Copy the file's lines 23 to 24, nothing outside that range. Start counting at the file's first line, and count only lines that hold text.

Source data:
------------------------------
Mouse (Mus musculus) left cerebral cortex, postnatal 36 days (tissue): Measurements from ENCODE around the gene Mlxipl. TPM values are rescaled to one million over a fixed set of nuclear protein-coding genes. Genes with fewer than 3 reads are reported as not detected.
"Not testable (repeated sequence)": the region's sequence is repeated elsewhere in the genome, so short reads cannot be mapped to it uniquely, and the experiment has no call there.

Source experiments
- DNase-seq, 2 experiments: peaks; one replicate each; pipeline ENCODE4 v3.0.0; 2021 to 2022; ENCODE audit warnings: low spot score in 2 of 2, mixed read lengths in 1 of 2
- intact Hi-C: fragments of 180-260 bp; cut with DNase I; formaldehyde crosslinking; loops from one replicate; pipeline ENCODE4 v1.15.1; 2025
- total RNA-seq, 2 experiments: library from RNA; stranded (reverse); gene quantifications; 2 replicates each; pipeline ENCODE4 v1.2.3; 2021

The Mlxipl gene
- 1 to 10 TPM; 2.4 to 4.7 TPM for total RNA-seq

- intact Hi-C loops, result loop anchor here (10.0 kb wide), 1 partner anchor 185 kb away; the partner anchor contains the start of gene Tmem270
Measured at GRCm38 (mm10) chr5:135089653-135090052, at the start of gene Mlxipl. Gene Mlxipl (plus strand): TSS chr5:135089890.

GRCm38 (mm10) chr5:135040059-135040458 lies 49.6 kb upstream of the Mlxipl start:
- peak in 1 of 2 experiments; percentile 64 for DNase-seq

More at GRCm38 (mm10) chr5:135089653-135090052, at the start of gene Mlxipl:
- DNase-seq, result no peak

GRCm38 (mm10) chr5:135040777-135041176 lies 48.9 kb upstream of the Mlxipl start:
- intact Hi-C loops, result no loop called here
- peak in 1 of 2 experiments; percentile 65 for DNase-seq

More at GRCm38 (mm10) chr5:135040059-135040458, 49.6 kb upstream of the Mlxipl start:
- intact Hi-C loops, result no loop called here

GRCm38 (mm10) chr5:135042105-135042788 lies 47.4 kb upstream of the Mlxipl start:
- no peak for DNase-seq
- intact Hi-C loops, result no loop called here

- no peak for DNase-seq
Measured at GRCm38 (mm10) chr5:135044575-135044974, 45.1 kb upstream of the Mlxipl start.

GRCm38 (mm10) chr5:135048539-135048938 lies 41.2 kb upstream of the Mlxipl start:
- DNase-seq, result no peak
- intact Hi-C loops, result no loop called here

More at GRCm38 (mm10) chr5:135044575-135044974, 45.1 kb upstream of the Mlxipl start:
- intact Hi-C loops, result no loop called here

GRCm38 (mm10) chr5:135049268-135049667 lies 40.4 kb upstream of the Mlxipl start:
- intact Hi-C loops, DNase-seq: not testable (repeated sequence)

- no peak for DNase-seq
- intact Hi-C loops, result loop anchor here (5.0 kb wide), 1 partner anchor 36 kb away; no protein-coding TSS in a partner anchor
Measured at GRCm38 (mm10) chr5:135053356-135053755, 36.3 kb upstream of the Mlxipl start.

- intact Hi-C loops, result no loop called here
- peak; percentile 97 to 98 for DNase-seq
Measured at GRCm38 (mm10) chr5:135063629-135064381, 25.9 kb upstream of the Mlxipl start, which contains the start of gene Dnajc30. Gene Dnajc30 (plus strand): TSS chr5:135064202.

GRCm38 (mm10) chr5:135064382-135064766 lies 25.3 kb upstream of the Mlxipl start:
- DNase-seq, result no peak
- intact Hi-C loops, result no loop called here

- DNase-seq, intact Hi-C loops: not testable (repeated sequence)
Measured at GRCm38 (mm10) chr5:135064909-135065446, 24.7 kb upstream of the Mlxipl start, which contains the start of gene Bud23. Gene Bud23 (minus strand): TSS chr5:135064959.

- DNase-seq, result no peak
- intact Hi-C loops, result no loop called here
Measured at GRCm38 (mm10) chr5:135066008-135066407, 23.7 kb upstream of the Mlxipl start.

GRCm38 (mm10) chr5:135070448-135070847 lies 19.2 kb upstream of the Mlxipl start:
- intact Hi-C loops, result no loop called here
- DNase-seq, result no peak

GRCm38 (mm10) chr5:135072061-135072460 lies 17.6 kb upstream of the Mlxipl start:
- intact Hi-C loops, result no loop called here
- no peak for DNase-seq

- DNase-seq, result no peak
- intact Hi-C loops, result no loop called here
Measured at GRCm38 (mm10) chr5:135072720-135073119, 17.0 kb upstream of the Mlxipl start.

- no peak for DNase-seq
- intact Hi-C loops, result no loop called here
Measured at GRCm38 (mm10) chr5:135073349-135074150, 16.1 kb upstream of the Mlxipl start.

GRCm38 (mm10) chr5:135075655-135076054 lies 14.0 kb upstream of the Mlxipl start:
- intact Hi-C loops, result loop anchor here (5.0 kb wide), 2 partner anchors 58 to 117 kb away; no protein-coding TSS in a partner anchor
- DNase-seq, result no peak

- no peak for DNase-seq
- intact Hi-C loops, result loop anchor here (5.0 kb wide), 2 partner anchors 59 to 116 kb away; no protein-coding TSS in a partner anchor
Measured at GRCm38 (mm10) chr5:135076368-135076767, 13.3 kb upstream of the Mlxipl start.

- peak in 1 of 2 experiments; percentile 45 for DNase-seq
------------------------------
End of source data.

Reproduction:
- no peak for DNase-seq
Measured at GRCm38 (mm10) chr5:135044575-135044974, 45.1 kb upstream of the Mlxipl start.